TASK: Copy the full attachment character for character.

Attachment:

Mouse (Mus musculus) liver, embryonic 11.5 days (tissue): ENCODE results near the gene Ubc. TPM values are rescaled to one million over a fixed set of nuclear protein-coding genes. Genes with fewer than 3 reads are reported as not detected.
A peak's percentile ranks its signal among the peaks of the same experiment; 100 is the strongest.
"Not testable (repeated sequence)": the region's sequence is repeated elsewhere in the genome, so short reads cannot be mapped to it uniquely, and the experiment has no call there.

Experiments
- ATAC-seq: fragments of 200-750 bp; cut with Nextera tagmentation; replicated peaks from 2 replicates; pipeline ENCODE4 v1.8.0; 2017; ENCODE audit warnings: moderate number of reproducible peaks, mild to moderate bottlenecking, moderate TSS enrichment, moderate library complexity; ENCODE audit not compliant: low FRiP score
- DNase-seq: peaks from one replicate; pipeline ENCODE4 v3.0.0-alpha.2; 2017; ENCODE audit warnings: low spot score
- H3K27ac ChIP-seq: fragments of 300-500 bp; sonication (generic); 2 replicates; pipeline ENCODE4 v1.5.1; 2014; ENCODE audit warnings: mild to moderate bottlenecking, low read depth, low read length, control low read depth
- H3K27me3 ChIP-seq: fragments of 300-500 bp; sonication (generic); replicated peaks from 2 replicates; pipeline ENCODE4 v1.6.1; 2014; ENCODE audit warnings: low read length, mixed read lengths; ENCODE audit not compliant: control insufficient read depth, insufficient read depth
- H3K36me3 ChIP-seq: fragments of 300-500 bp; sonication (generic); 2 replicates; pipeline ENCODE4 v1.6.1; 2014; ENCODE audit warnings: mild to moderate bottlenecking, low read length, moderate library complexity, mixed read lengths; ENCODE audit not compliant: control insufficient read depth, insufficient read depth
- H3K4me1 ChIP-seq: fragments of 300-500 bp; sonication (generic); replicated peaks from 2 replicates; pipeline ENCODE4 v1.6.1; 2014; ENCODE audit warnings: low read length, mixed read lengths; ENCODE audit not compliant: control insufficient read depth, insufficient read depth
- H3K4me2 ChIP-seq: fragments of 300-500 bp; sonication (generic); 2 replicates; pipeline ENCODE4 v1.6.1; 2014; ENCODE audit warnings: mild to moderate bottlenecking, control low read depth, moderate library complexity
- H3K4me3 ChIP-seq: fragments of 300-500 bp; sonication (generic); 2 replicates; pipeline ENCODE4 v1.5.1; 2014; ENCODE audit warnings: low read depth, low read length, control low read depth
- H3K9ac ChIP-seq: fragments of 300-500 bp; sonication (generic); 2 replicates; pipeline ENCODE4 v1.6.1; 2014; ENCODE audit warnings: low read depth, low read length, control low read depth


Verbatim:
Mouse (Mus musculus) liver, embryonic 11.5 days (tissue): ENCODE results near the gene Ubc. TPM values are rescaled to one million over a fixed set of nuclear protein-coding genes. Genes with fewer than 3 reads are reported as not detected.
A peak's percentile ranks its signal among the peaks of the same experiment; 100 is the strongest.
"Not testable (repeated sequence)": the region's sequence is repeated elsewhere in the genome, so short reads cannot be mapped to it uniquely, and the experiment has no call there.

Experiments
- ATAC-seq: fragments of 200-750 bp; cut with Nextera tagmentation; replicated peaks from 2 replicates; pipeline ENCODE4 v1.8.0; 2017; ENCODE audit warnings: moderate number of reproducible peaks, mild to moderate bottlenecking, moderate TSS enrichment, moderate library complexity; ENCODE audit not compliant: low FRiP score
- DNase-seq: peaks from one replicate; pipeline ENCODE4 v3.0.0-alpha.2; 2017; ENCODE audit warnings: low spot score
- H3K27ac ChIP-seq: fragments of 300-500 bp; sonication (generic); 2 replicates; pipeline ENCODE4 v1.5.1; 2014; ENCODE audit warnings: mild to moderate bottlenecking, low read depth, low read length, control low read depth
- H3K27me3 ChIP-seq: fragments of 300-500 bp; sonication (generic); replicated peaks from 2 replicates; pipeline ENCODE4 v1.6.1; 2014; ENCODE audit warnings: low read length, mixed read lengths; ENCODE audit not compliant: control insufficient read depth, insufficient read depth
- H3K36me3 ChIP-seq: fragments of 300-500 bp; sonication (generic); 2 replicates; pipeline ENCODE4 v1.6.1; 2014; ENCODE audit warnings: mild to moderate bottlenecking, low read length, moderate library complexity, mixed read lengths; ENCODE audit not compliant: control insufficient read depth, insufficient read depth
- H3K4me1 ChIP-seq: fragments of 300-500 bp; sonication (generic); replicated peaks from 2 replicates; pipeline ENCODE4 v1.6.1; 2014; ENCODE audit warnings: low read length, mixed read lengths; ENCODE audit not compliant: control insufficient read depth, insufficient read depth
- H3K4me2 ChIP-seq: fragments of 300-500 bp; sonication (generic); 2 replicates; pipeline ENCODE4 v1.6.1; 2014; ENCODE audit warnings: mild to moderate bottlenecking, control low read depth, moderate library complexity
- H3K4me3 ChIP-seq: fragments of 300-500 bp; sonication (generic); 2 replicates; pipeline ENCODE4 v1.5.1; 2014; ENCODE audit warnings: low read depth, low read length, control low read depth
- H3K9ac ChIP-seq: fragments of 300-500 bp; sonication (generic); 2 replicates; pipeline ENCODE4 v1.6.1; 2014; ENCODE audit warnings: low read depth, low read length, control low read depth